What will happen if the big business barons fall? Well, more than 40% of the corporate bonds listed on the Tel Aviv Stock Exchange are junk bonds, according to information from the rating agency S&P Maalot, the Israel Securities Authority and analysts over at Harel.
In other words, the yields on these bonds show investors suspect they're not going to get repaid. In yet other words, they fear the companies will default, so the bond prices have been plunging and their yields climbing. Among the businessmen that the public fears won't meet liabilities are household names, men thought of as "economic leaders."
The public tends to ascribe the collapse of the tycoons' corporate bonds to slowing economic growth, and to the tycoons' penchant for taking big risks. Neither is true. The tycoons' securities collapsed because the ecosystem that allowed the securities' value to balloon during the good times, and weather the bad times, has changed.
Israel's tycoons had relied on three main things. One is cozy relations (or ownership of ) financial institutions managing pension funds, which gave them access to the public's savings, at low cost. The second is the feebleness of Israeli regulation, which enabled the companies to preserve their monopolies and keep profits high, even if the companies were badly managed. The third is economic concentration - tycoons looking out for one another, using the public's money to help each other out.
There has been fear of economic havoc "if the tycoons collapse." But in fact their collapse began last summer, when the public started to notice it had been living Keanu Reeves-style in a matrix of fantasy built by the tycoons, using their pet newspapers and marionette decision-makers. Regulators who had run scared of the tycoons for years also began to wake up and take action, or at least talk about it. And thus companies that had been gold mines for their owners suddenly began to look like risky ventures.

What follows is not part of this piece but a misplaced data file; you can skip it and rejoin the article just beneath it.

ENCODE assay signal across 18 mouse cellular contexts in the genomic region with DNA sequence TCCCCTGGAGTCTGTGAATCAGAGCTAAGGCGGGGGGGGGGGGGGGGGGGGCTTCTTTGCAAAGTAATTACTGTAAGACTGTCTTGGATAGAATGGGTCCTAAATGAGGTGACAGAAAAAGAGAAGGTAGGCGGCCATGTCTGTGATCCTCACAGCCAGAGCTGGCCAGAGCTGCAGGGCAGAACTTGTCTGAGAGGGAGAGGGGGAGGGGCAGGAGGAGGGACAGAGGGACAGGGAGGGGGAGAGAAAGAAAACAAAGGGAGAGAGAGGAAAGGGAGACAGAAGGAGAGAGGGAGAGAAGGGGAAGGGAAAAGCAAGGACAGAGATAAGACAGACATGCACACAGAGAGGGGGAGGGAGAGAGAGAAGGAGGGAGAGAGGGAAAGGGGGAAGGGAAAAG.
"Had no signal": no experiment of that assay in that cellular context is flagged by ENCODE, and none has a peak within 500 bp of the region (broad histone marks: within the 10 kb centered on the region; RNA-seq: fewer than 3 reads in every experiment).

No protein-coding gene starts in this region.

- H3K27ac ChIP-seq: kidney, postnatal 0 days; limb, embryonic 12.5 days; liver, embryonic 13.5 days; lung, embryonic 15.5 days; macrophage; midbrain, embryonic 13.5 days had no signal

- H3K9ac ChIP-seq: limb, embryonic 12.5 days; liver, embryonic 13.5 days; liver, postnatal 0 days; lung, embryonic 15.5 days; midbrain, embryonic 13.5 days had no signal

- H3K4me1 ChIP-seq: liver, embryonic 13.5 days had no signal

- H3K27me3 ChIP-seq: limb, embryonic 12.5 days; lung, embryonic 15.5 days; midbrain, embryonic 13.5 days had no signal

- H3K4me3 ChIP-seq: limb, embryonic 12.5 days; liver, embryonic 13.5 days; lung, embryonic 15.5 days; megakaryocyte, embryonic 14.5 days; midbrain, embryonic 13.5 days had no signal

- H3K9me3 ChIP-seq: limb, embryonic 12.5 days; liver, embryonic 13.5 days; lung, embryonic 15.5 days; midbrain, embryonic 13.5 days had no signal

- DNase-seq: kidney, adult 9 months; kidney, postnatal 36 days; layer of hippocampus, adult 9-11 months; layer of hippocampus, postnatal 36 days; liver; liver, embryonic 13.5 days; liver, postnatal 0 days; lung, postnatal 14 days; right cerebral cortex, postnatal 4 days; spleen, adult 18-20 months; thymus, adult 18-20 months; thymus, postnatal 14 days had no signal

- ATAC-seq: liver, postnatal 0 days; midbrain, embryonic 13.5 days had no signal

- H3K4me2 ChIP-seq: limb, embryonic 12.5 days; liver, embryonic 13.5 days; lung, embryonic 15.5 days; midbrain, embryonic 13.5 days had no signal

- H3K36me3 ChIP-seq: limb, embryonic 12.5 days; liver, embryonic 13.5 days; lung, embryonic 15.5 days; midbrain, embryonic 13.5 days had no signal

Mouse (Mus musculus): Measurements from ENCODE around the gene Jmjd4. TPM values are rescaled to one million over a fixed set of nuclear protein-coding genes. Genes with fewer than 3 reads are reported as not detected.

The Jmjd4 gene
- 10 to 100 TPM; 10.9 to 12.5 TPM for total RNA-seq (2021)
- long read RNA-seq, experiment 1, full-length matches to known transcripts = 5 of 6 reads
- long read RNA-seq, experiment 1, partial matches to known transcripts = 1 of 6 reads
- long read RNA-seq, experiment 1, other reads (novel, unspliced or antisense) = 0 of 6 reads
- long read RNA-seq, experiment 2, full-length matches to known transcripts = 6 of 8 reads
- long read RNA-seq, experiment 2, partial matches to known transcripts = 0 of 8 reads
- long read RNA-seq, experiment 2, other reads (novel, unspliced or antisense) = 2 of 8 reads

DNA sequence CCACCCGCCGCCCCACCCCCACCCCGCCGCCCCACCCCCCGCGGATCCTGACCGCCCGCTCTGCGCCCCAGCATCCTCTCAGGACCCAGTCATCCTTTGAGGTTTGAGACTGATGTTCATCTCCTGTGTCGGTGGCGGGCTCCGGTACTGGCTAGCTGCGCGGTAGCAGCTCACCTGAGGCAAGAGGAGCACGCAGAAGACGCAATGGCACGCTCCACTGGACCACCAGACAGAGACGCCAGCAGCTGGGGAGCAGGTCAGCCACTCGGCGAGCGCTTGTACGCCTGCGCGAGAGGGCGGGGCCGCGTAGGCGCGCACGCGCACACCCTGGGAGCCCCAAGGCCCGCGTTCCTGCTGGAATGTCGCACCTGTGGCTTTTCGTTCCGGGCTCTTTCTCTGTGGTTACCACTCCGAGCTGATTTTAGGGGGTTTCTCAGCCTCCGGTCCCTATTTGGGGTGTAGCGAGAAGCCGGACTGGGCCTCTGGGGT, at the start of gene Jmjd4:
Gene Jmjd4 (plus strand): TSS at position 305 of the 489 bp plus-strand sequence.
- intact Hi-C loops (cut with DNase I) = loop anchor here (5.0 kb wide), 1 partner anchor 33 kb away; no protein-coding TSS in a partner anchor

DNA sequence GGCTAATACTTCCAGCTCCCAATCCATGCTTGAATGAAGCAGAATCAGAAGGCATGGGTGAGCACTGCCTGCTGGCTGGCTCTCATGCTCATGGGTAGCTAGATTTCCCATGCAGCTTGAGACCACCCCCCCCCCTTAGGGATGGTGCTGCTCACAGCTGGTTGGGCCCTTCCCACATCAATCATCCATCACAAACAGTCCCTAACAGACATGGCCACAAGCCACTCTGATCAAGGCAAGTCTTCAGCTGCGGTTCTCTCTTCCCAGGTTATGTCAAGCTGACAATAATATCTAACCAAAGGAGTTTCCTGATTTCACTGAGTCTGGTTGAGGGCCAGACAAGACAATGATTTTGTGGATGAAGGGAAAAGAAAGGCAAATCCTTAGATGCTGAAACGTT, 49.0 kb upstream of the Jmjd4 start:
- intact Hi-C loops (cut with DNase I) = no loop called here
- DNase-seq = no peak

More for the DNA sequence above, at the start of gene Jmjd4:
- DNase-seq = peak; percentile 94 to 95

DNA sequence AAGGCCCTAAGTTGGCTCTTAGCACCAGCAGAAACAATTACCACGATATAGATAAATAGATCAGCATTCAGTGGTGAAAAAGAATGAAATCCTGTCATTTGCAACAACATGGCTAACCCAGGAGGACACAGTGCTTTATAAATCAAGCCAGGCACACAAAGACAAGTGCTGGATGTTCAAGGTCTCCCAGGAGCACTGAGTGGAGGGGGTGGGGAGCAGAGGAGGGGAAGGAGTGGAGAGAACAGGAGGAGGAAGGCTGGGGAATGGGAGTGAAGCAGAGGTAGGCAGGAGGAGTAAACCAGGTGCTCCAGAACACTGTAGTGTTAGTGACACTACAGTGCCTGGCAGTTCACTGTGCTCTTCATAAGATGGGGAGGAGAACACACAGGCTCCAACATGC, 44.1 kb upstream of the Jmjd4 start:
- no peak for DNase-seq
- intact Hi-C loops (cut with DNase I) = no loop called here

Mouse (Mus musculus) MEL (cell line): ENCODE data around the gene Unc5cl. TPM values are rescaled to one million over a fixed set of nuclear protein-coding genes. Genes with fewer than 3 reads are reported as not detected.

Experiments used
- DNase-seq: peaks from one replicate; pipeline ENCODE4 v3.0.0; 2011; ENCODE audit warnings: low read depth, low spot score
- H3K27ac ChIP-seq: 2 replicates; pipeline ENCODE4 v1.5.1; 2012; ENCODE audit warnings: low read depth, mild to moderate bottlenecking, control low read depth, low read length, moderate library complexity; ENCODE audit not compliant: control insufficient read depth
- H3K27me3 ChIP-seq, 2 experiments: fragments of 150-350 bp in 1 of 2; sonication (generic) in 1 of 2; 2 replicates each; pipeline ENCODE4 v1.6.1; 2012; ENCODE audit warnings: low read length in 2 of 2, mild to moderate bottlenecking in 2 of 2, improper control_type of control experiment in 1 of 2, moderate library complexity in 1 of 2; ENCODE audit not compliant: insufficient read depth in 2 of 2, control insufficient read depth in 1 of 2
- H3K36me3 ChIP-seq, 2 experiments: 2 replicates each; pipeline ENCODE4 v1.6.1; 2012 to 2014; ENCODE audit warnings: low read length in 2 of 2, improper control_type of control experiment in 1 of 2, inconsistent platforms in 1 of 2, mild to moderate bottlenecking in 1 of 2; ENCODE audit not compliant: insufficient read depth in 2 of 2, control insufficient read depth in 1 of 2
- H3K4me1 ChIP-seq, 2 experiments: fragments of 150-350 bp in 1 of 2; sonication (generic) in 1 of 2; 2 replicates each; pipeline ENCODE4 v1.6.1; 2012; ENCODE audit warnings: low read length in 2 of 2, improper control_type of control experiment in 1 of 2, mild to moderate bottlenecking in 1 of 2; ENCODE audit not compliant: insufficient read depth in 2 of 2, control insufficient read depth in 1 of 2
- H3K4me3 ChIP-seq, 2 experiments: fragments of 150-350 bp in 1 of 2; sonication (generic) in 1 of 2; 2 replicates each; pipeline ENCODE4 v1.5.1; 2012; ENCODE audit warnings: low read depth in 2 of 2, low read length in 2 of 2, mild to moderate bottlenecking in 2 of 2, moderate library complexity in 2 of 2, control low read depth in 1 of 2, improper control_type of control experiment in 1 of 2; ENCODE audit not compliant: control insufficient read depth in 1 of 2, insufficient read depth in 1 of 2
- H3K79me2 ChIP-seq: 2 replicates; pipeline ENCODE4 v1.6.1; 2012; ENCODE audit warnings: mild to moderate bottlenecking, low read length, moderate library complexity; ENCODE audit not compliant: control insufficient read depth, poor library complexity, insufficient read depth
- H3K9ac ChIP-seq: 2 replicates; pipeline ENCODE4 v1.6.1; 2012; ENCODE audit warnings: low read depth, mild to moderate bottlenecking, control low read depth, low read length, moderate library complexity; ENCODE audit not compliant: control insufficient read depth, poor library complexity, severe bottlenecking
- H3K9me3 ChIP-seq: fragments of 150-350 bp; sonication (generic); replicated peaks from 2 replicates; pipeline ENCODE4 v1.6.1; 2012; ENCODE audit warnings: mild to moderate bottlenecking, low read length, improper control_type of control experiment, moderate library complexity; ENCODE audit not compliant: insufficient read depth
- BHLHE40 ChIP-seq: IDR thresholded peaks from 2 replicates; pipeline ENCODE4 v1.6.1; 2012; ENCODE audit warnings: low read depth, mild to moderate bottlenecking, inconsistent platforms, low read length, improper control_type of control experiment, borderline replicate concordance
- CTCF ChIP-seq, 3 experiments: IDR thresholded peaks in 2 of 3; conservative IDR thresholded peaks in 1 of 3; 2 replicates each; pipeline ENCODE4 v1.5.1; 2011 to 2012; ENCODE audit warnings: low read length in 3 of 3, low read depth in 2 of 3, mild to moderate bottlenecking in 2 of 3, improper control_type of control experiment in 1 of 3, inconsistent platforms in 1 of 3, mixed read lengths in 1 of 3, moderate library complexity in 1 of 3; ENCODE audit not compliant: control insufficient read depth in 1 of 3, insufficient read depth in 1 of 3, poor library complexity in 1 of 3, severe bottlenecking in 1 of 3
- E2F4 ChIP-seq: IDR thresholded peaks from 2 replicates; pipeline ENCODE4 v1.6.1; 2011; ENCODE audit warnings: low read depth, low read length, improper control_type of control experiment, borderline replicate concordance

Institutional investors, the ones managing your money, and the bankers also started to wake up and look around. Suddenly they began to rethink their habit of rolling over the tycoons' debts, given the sudden realization that the tycoons might not be able to rig the game anymore.
A deadly combination arose of the public's awakening and the advent of competition (for instance in mobile communications ), plus the institutional investors and banks readying for the day that somebody investigates why exactly they lavished tens of billions of shekels in loans on a handful of big business barons.
In less than a year, people who had lived high on the hog thanks to the public's money, thanks to gullible consumers and thanks to the taxpayer, found themselves in the category of potential bankrupts. Now, predictably, comes the stage of scaremongering.
The tycoons and their lobbyists will be wailing to the Knesset, to the cabinet, through their pet newspapers and from every possible dais in town about the horrors that will ensue if the public's money isn't used to bail them out.
They have done it before, in early 2009, when financial crisis was shaking the world. They and the regulators concocted plans to use taxpayer money, or pension savings, to help the tycoons roll over their debts. If they fell, they explained, the economy would slither helplessly into recession and a wave of job losses would sweep over the land.
Like in 2009, their threats ring hollow again.
True, the bailiff isn't breaking down their doors, but their bonds and shares have shrunk horribly, losing as much as 90% of their value. The public has already taken the blow of lost value in their pension savings. Dear reader, as far as you are concerned, the tycoons have already fallen.
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